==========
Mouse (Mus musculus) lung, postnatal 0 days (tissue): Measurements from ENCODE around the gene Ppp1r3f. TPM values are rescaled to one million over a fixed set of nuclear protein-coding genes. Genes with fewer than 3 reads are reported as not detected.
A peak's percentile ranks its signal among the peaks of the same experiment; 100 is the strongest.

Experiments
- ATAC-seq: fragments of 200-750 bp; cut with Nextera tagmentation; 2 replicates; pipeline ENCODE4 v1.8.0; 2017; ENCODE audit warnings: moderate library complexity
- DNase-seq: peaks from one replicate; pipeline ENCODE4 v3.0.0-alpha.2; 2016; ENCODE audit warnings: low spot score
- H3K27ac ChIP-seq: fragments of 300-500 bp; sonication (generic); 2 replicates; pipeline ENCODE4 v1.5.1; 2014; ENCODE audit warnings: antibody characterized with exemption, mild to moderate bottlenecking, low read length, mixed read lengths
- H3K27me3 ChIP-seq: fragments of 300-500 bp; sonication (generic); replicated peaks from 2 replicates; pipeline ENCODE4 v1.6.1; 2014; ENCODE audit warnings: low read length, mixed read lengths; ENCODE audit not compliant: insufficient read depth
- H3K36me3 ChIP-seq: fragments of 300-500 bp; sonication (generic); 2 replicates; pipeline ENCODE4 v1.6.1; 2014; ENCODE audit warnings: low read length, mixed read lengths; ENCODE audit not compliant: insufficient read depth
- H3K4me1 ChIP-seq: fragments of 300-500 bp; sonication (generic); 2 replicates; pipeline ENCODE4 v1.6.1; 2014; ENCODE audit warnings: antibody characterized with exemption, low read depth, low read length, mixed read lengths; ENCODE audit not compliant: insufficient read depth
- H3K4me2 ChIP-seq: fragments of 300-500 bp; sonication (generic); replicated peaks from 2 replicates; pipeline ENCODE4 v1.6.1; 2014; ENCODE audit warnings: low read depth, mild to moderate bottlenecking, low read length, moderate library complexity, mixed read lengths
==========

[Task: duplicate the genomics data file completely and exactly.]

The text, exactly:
Mouse (Mus musculus) lung, postnatal 0 days (tissue): Measurements from ENCODE around the gene Ppp1r3f. TPM values are rescaled to one million over a fixed set of nuclear protein-coding genes. Genes with fewer than 3 reads are reported as not detected.
A peak's percentile ranks its signal among the peaks of the same experiment; 100 is the strongest.

Experiments
- ATAC-seq: fragments of 200-750 bp; cut with Nextera tagmentation; 2 replicates; pipeline ENCODE4 v1.8.0; 2017; ENCODE audit warnings: moderate library complexity
- DNase-seq: peaks from one replicate; pipeline ENCODE4 v3.0.0-alpha.2; 2016; ENCODE audit warnings: low spot score
- H3K27ac ChIP-seq: fragments of 300-500 bp; sonication (generic); 2 replicates; pipeline ENCODE4 v1.5.1; 2014; ENCODE audit warnings: antibody characterized with exemption, mild to moderate bottlenecking, low read length, mixed read lengths
- H3K27me3 ChIP-seq: fragments of 300-500 bp; sonication (generic); replicated peaks from 2 replicates; pipeline ENCODE4 v1.6.1; 2014; ENCODE audit warnings: low read length, mixed read lengths; ENCODE audit not compliant: insufficient read depth
- H3K36me3 ChIP-seq: fragments of 300-500 bp; sonication (generic); 2 replicates; pipeline ENCODE4 v1.6.1; 2014; ENCODE audit warnings: low read length, mixed read lengths; ENCODE audit not compliant: insufficient read depth
- H3K4me1 ChIP-seq: fragments of 300-500 bp; sonication (generic); 2 replicates; pipeline ENCODE4 v1.6.1; 2014; ENCODE audit warnings: antibody characterized with exemption, low read depth, low read length, mixed read lengths; ENCODE audit not compliant: insufficient read depth
- H3K4me2 ChIP-seq: fragments of 300-500 bp; sonication (generic); replicated peaks from 2 replicates; pipeline ENCODE4 v1.6.1; 2014; ENCODE audit warnings: low read depth, mild to moderate bottlenecking, low read length, moderate library complexity, mixed read lengths